A pilot program will give cops on the street in New York and Vermont speedy electronic access to federal data on suspects in an effort to fight domestic terrorism.
Local law enforcement officers will be privy to the databases of the FBI, CIA, State Department, immigration services, and other federal agencies. It is intended to improve communication between federal and local agencies, which has been highly criticized in recent years.
In fact, information is meant to flow both ways in this program, with local police relating their findings back to the federal level, as well.
“The fight against terrorism cannot be battled by the federal government alone,” said New York Gov. George Pataki. “We must empower state and local police to help our federal partners detect, prevent, and deter acts of terror.”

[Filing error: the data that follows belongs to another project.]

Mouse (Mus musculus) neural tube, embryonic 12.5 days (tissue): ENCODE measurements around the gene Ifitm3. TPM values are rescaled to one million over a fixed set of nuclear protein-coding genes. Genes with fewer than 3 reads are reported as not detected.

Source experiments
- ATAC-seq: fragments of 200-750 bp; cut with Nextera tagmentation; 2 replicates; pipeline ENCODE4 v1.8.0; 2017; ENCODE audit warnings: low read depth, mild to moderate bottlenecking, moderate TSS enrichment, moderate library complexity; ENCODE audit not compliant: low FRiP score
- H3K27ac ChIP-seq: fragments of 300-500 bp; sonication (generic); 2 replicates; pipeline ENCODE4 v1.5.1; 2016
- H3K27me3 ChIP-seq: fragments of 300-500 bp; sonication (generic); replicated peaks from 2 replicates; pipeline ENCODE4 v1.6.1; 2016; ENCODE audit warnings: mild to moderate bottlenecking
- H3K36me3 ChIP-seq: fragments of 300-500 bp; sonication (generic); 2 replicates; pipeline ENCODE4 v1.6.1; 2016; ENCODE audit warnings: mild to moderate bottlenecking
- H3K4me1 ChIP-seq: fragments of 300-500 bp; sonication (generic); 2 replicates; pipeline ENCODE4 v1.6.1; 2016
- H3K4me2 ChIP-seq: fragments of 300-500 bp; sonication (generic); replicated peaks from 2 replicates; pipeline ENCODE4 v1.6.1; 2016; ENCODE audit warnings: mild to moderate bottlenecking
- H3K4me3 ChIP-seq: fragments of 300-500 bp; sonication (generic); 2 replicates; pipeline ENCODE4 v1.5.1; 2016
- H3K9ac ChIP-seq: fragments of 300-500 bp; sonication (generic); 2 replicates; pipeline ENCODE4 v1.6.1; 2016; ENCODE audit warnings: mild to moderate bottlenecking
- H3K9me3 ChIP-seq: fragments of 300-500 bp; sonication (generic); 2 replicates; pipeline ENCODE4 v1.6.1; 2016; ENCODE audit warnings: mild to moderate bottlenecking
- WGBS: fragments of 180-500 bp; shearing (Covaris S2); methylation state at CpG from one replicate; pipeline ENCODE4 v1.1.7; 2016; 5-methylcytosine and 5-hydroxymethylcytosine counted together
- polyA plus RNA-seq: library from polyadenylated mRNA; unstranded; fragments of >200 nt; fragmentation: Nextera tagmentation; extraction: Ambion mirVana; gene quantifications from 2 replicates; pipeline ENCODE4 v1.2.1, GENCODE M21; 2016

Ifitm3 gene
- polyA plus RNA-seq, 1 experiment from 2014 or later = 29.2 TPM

If a patrol officer believes he has information on terrorist activities and he has security clearance, he can send the information to Washington. To prevent such data from reaching the public, the information will be processed through the Upstate New York Regional Intelligence Center, which is responsible for both New York and Vermont.
If the pilot program is successful, it will be expanded to other New England states, with a nationwide program as the ultimate goal.